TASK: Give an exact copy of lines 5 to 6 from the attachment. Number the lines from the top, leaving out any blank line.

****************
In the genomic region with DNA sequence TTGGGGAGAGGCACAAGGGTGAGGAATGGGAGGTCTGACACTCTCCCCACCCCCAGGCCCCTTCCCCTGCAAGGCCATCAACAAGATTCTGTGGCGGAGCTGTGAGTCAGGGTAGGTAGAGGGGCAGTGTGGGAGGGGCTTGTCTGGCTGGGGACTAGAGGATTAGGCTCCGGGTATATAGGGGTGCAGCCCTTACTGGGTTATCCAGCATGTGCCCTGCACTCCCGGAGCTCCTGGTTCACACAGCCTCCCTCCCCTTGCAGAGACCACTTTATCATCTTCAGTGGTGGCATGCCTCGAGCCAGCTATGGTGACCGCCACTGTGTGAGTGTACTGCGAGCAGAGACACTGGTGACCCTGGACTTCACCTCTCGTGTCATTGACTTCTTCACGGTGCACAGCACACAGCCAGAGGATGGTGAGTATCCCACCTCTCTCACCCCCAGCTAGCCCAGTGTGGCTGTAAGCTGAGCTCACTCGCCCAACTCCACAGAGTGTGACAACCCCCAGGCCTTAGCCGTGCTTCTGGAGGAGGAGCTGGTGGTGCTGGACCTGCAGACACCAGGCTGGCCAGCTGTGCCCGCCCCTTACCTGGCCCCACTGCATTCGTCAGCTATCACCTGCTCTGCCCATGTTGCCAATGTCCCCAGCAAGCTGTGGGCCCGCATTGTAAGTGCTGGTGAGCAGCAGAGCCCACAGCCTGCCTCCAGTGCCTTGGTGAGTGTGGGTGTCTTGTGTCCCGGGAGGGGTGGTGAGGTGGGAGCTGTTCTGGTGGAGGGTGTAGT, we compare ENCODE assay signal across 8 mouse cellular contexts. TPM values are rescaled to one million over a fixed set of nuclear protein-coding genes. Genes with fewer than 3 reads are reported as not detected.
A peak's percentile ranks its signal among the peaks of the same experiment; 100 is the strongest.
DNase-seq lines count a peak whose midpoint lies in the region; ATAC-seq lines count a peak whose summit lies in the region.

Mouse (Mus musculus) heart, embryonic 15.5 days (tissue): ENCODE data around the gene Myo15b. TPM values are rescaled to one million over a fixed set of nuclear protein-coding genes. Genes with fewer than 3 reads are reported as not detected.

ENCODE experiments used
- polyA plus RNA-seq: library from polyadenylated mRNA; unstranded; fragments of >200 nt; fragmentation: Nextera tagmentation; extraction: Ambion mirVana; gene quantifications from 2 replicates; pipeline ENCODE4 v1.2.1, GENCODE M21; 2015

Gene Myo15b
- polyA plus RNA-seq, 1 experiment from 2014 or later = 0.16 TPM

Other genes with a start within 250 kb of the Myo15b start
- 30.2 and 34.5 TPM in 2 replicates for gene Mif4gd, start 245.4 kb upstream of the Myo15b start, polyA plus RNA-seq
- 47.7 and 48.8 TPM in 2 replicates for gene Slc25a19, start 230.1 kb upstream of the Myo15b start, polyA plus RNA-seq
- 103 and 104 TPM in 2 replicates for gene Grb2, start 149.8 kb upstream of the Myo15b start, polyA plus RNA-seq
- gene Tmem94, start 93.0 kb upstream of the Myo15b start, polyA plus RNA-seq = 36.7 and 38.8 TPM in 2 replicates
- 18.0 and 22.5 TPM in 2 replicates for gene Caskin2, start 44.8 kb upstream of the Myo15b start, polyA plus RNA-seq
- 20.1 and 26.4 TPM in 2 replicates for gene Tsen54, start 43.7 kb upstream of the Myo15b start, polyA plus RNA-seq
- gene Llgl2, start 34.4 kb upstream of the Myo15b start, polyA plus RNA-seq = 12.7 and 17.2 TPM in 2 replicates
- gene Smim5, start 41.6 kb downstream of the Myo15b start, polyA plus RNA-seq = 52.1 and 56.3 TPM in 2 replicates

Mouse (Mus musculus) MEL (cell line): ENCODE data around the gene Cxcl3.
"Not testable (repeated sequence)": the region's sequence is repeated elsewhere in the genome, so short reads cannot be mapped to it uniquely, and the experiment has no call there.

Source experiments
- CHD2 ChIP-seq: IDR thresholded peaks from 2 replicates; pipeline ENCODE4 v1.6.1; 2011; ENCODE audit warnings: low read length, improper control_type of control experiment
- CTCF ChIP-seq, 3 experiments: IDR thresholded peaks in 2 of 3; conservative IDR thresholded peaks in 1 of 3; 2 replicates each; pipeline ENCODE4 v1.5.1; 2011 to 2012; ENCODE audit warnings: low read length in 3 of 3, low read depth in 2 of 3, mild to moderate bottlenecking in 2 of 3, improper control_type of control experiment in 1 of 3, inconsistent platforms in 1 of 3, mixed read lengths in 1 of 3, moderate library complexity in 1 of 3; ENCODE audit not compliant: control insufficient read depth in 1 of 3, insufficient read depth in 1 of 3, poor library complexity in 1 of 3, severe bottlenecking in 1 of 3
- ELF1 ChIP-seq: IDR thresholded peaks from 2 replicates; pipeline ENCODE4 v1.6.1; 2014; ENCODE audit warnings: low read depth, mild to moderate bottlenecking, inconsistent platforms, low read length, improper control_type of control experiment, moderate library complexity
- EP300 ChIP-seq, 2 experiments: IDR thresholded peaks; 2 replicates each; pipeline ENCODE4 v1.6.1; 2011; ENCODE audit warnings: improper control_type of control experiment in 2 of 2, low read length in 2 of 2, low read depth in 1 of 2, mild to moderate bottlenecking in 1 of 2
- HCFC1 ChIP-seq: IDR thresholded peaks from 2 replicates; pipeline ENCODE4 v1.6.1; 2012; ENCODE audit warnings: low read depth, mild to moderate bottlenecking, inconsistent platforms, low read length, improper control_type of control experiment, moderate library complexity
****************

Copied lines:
ENCODE experiments used
- polyA plus RNA-seq: library from polyadenylated mRNA; unstranded; fragments of >200 nt; fragmentation: Nextera tagmentation; extraction: Ambion mirVana; gene quantifications from 2 replicates; pipeline ENCODE4 v1.2.1, GENCODE M21; 2015